Bitcoin price breakout is making proponents wary of another fakeout
Bitcoin price broke out of its narrowest trading range in months in the waning days of March following a rough start to the year.
Bitcoin price broke out of its narrowest trading range in months in the waning days of March following a rough start to the year. Now, as the digital token approaches another key trendline, investors are wondering whether they're being set up for disappointment again.
With the largest cryptocurrency settling in near the top of the $30,000 to $50,000 range he predicted just weeks ago, Michael Novogratz said Thursday that he was “more constructive” on crypto while also not providing a new forecast. The billionaire investor had warned earlier not to expect big gains in 2022 with the Federal Reserve raising interest rates.
Bitcoin traded within 10% of its 50-day average price for 51 days through March 26, the longest stretch of tight trading since July 2020, according to data compiled by Bloomberg. The breakout last weekend wiped out losses for the year but left Bitcoin still trading about 30% below its record high set in November.
Now, it's approaching what may be an even more important threshold -- its average price over 200 days. The coin had, as of Friday, traded below that threshold for 95 days, the longest streak of bearish pattern since April 2019. After coming within 1% of its 200-day average on March 28, it now sits about 4% away.
Digital assets, like many other riskier areas of the market, have been beset by a Fed working on tamping down inflation, as well as turmoil sparked by Russia's unprovoked invasion of Ukraine. That's left Bitcoin bobbing up and down all year.
“There seems to be a range where Bitcoin starts to look like a pong game,” said Chris Kline, COO and co-founder of Bitcoin IRA. “There are headwinds across markets, not just in crypto. We've got inflation that is not transitory. There's uncertainty around rate hikes and conversations about a recession. There is a lot of waiting on the sidelines.”
Market-watchers see an explanation that's become popular this year: that Bitcoin is moving in the same way that stocks are. Over the same period as the coin's mini-surge in March, the S&P 500 gained 6% and rounded off its best month of the year. The 90-day correlation coefficient of the coin and the stocks gauge now stands at 0.55, among the highest such readings since Bloomberg started tracking the data. (A coefficient of 1 means the assets are moving in lockstep, while minus-1 would show they're moving in opposite directions.)
UBS strategists including James Malcolm and Alexey Ostapchuk, say it's difficult to find evidence of a broader pickup in interest around cryptocurrencies. They cite slack online search interest, and subdued futures volumes and funding rates.
“If you just looked at these charts, you'd say ‘Go away, nothing's happening. Wake me up some other time,'” Malcolm, head of foreign exchange and crypto research at the bank, said by phone. He described Bitcoin's trading as “still bang in the middle of the range,” and says he's sticking to his view the year will be a difficult one for cryptos.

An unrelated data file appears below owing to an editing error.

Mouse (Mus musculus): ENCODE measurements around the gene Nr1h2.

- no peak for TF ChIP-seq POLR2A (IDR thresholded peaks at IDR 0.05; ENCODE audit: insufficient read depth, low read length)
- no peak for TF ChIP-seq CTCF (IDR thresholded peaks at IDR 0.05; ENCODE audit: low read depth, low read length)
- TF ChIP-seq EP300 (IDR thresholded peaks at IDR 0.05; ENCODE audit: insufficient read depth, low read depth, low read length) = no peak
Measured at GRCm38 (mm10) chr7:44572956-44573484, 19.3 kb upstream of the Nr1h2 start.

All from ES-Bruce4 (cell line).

Malcolm says we're in a moment when both bulls and bears can come up with a convincing narrative. “If you want to tell a negative story, we're still down 35% from November. If you want to tell a positive story, we're up 45%” from the January lows.
Analysts at Citibank led by Alexander Saunders and Hannah Sheetz looked at four models, including stock-to-flow, to try to value the coin, coming up with ranges between $20,000 and $152,000.
To be sure, crypto products are still seeing inflows, with Bloomberg data compiled by UBS showing digital-asset ETFs attracted roughly $550 million over the past two weeks. That doesn't include a new Solana product from CoinShares that's got around $100 million under management, UBS said.
That leaves a lot of portfolio managers grappling with how they want to recommend crypto to their clients.
“From an investment standpoint, it should be viewed as something that is highly speculative and should not be a meaningful part of a client portfolio because of its very high levels of volatility and just uncertain utility over time,” Jeremy Zirin, senior portfolio manager and head of private client U.S. equities, UBS Asset Management, said by phone. “I see it more as a speculative component of one's portfolio.”
Liz Young, head of investment strategy at SoFi, says that because crypto is a new asset class, it's likely to see a lot of volatility. The current moment is setting the historical precedent and investors and strategists are trying to figure out how Bitcoin behaves during different points of an economic cycle and what it's correlated with. But because it's still new to investors, it's difficult to label it as an inflation hedge or a store of value. “It's kind of done all of those things at different points in time.”
“I tell people that are interested in crypto that it's OK to have a small portion of your portfolio in it,” she said. “I don't think that it's an asset class that's going away. I do think that it's here and it's here to stay, but it will go through a lot of different price discovery phases in these next few years.”